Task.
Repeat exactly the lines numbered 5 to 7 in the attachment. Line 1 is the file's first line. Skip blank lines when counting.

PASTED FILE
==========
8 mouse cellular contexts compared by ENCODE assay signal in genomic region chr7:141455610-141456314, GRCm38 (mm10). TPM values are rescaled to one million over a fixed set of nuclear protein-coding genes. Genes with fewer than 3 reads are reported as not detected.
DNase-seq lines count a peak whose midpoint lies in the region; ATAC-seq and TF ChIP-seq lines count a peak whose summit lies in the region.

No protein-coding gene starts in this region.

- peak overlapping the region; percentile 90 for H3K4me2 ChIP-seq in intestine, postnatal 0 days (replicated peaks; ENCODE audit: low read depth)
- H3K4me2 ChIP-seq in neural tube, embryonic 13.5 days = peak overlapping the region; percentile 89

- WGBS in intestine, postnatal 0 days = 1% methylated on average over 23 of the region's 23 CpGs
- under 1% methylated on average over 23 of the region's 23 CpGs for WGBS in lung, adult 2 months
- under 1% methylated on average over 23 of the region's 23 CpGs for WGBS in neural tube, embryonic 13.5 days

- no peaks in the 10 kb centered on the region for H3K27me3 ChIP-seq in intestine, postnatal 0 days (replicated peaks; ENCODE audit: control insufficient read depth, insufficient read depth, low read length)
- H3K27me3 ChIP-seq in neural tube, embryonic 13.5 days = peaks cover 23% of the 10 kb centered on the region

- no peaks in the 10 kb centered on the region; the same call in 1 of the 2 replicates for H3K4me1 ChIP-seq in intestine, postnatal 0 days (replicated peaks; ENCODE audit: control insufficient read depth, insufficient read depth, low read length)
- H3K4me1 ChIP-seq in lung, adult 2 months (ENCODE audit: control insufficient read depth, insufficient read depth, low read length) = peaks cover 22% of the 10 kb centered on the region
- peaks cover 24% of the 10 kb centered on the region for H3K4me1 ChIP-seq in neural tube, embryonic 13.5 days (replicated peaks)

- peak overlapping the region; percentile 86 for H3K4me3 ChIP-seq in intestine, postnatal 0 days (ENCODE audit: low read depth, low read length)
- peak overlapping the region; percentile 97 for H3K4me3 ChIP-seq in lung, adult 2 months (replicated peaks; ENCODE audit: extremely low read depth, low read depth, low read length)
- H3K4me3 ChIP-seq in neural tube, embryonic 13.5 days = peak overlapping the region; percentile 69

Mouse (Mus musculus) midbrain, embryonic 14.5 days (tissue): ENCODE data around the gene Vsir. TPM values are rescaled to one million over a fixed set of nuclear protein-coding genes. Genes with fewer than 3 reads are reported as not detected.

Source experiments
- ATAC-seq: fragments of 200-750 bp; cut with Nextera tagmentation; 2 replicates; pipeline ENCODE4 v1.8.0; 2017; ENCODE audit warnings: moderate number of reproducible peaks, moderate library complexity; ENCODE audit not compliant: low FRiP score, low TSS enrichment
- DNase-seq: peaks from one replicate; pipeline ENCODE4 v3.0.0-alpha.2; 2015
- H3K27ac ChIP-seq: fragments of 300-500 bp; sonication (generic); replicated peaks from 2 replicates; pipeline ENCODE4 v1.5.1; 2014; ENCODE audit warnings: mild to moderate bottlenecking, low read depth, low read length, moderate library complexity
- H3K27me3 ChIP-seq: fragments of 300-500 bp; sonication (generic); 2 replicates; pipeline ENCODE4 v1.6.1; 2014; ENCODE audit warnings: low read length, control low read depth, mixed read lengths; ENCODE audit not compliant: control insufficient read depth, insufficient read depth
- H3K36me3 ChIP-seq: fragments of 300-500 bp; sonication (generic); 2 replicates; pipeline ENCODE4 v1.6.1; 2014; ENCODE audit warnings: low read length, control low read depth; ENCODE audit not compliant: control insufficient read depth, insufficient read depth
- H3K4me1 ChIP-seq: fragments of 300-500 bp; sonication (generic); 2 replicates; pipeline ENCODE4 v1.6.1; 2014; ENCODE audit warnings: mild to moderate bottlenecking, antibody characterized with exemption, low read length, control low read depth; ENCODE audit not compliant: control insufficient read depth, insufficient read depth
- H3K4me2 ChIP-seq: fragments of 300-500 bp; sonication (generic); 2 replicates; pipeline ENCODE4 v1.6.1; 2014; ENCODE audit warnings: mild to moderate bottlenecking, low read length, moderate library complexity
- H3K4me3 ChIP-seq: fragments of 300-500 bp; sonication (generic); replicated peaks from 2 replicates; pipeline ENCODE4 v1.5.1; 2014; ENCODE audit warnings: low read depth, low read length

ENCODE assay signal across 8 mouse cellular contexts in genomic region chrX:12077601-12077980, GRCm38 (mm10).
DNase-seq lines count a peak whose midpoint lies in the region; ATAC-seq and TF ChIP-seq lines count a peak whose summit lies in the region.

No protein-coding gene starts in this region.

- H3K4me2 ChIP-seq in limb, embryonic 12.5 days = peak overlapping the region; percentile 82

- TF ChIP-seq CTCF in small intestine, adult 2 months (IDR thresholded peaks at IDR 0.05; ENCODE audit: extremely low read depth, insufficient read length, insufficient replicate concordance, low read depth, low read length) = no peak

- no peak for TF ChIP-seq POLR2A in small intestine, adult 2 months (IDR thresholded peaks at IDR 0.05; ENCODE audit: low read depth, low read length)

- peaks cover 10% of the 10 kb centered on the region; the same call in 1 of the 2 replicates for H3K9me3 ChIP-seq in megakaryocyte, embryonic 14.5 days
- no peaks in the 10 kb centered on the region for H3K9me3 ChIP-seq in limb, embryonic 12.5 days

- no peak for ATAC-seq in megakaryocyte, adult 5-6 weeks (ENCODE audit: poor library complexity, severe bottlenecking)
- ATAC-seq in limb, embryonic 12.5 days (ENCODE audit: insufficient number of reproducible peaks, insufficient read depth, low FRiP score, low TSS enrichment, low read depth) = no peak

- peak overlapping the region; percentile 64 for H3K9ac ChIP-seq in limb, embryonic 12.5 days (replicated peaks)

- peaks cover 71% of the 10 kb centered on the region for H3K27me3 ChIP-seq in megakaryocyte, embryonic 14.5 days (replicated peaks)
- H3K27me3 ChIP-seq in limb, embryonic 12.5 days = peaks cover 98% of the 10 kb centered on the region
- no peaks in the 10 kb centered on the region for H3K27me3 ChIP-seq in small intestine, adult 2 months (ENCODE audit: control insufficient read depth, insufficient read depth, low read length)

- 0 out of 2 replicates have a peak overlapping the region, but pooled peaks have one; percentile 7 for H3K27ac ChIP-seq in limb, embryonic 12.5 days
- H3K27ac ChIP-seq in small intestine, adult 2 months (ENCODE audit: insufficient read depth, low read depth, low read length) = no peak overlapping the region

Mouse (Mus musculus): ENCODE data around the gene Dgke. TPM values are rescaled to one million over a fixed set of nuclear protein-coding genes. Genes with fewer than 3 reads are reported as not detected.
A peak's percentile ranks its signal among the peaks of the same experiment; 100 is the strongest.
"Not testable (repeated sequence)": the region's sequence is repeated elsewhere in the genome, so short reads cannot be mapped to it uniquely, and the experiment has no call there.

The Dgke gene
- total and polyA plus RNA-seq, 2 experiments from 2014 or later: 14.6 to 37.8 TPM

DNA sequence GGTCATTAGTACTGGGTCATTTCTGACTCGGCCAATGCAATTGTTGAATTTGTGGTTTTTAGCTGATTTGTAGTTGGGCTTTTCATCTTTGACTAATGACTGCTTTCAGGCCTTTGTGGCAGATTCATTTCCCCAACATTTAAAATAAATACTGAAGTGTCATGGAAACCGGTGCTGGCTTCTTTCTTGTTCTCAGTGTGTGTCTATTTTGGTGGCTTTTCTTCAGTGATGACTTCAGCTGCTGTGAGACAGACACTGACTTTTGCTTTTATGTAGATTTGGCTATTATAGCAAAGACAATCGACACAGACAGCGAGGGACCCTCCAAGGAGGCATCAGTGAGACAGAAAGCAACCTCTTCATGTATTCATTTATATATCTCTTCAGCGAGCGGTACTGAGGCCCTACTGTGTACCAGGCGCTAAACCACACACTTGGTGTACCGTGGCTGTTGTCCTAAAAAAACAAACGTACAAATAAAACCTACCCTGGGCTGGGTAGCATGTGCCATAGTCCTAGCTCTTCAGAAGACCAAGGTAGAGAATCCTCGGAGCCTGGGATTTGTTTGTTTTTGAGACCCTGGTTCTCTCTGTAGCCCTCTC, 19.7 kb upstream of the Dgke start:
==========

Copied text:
- H3K4me2 ChIP-seq in neural tube, embryonic 13.5 days = peak overlapping the region; percentile 89

- WGBS in intestine, postnatal 0 days = 1% methylated on average over 23 of the region's 23 CpGs
- under 1% methylated on average over 23 of the region's 23 CpGs for WGBS in lung, adult 2 months